Tomorrow, 10th of May, will be the 30th anniversary of one of Spain’s most notorious cases of police brutality, when three young men on holiday in Roquetas del Mar and Pechina were tortured to death by the Guardia Civil after police wrongly thought them to be wanted ETA terrorists.
Luis Cobo Mier, Juan Mañas Morales & Luis Montero García were three young men who had taken a long weekend off work at their workplaces in Cantabria to come to Pechina, where Juan’s younger brother, Juan Mañas Morales, was about to celebrate his first communion. Juan Mañas was from Pechina, and had left a couple of years earlier to seek work in the north of Spain. The two Luis’s were more than happy to go on a “road trip” with their friend to the other side of the country -then the almost unknown and mythical Almeria, a thousand kilometers away from green and luscious Cantabria.
On the 7th of May 1981, the day before the three arrived in Almeria, a terrorist cell from ETA carried out a daring gun attack in Madrid on General Joaquín Valenzuela, head of the Royal Division, in which the General was wounded and three others killed. The culprits, however, had been identified as three young Basque men, and the national news carried the photos and names of Mazusta, Bereciartúa, y Goyenechea Fradúa.
Meanwhile, Luis, Juan and Luis suffered a breakdown in their elderly car whilst passing through Cuidad Real. Abandoning the -largely defunct- vehicle at a garage, and being in a hurry to carry onto the coast, they rented a Ford Fiesta. The man who rented them the car later switched on the TV and saw that three young Basques were fleeing the capital, believed to be heading south, and called the Guardia Civil, informing them that three “Basques” -the two Luises had presumably been talking to each other in Basque- had broken down in the town, and had rented a new car in a hurry. He told the Guardia that they were heading to Almería, and all police forces in the province were put on high alert for the rented car.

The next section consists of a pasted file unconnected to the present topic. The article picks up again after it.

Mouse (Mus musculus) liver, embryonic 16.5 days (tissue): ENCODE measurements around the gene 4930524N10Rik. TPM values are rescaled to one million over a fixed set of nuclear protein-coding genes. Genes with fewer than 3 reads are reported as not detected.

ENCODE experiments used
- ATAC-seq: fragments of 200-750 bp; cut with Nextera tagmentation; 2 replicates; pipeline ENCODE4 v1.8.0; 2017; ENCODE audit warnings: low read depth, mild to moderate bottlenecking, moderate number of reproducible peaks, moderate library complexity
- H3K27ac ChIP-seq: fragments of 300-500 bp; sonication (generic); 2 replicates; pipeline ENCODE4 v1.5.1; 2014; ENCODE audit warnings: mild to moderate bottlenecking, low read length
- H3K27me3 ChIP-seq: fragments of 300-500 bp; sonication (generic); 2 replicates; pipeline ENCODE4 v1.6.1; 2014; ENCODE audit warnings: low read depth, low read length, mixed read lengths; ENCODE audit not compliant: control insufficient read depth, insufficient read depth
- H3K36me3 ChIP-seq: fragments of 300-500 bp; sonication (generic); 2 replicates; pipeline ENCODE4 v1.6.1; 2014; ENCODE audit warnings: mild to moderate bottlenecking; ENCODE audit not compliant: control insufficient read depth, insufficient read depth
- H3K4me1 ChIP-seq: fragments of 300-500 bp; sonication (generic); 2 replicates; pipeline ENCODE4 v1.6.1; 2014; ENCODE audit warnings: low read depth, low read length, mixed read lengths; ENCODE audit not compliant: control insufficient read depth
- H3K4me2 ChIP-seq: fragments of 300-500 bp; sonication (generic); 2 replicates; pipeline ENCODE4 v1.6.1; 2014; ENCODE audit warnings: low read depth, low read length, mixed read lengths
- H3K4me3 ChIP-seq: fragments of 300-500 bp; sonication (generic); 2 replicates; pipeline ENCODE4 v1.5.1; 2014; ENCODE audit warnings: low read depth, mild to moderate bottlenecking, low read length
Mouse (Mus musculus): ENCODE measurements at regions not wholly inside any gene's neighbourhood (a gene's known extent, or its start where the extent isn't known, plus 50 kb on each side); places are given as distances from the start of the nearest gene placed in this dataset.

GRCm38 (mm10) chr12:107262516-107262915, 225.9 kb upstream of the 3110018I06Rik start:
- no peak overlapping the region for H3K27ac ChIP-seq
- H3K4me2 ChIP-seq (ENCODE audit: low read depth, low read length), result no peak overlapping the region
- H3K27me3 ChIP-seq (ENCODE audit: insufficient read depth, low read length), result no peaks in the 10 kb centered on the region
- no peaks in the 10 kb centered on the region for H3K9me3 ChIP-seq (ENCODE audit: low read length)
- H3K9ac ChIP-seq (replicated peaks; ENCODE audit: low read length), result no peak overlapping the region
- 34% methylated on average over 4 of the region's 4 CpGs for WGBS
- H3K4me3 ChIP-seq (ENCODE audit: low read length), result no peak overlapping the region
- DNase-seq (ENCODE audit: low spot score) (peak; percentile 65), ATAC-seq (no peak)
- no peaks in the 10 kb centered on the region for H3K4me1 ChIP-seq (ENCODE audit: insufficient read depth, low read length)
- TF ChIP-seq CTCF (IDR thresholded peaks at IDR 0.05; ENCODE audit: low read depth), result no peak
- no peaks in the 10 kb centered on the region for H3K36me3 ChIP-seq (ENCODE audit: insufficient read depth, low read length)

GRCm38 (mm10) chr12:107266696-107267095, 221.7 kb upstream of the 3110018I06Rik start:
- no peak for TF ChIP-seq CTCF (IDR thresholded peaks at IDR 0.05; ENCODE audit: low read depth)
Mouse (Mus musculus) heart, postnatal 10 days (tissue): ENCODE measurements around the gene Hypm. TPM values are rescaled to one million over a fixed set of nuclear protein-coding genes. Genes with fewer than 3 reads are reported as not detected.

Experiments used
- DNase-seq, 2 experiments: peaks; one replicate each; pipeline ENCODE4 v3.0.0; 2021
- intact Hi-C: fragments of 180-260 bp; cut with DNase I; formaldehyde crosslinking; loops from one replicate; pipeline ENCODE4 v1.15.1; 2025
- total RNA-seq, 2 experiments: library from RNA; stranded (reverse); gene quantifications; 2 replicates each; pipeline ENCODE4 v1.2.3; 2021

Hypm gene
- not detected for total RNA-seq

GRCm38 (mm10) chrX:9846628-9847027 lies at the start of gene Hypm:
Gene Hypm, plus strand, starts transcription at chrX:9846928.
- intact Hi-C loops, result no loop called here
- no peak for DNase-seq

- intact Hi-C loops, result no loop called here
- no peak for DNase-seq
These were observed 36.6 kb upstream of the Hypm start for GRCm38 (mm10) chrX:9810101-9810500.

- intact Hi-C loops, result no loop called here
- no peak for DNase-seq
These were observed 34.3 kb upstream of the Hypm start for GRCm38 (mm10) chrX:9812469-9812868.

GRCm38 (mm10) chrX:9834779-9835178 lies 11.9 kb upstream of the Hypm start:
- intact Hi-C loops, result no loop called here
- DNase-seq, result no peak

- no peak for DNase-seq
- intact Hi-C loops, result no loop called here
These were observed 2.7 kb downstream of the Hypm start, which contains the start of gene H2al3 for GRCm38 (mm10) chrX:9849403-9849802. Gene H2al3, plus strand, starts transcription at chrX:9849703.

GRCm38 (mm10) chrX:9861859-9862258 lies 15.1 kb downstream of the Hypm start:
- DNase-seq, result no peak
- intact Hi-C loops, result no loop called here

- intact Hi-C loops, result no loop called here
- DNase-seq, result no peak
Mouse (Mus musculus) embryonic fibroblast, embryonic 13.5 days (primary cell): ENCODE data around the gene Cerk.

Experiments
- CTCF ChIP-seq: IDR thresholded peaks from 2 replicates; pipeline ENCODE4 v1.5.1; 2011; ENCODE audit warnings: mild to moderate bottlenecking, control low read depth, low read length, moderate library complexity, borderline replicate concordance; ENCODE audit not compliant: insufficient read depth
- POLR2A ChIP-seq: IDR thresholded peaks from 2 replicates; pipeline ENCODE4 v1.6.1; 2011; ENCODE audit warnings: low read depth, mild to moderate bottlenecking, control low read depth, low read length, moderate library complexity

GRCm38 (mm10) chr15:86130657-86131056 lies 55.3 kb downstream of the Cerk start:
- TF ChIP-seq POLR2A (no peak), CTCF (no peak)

Meanwhile, the three youths arrived in Roquetas del Mar, planning to spend the day on the beach before heading back up to Pechina. Whilst buying some supplies at a beachshop, they were quickly surrounded by armed police who bundled them into the back of a van and drove away.
They were never seen alive again.
Later the next day, a local resident found their three bodies, mutilated and then machinegunned, inside their burnt out Ford Fiesta in a riverbed outside Gergal.
The official version of events, as issued by the provincial head of the Almeria Guardia Civil -Colonel Carlos Castillo Quero- and later repeated by the Minister of the Interior, Juan José Rosón in Parliament- was that the three wanted ETA terrorists had been located in Almeria. Colonel Castillo said that the three young men had been “armed”, without identification papers and had resisted arrest. He said that they had been put in a police car to be taken to Madrid for questioning, but had managed to overpower the driver and guard, and had escaped. He continued to say that his units had “pursued the vehicle through the mountains” and had eventually been forced to shoot out the tires, at which point the vehicle had flipped over and gone down the side of a ravine.
However, locals passed on pictures and testimony to the national press which clearly showed that the three young men had been heavily tortured, and one of them had even had his leg and arms cut off in order to be forced inside the vehicle. The vehicle showed no signs of gunfire damage, despite having been burnt out, and the vehicle had clearly not been shot off the road. The press also wanted to know why the police claimed they had been armed and were resisting arrest, when locals in Roquetas del Mar confirmed the three had been innocently buying beach supplies when suddenly they were bundled off by armed police, and had cooperated fully.
A major press investigation continued, which ended in Coronel Castillo and 11 other Guardia Civil officers being eventually arrested after an internal investigation.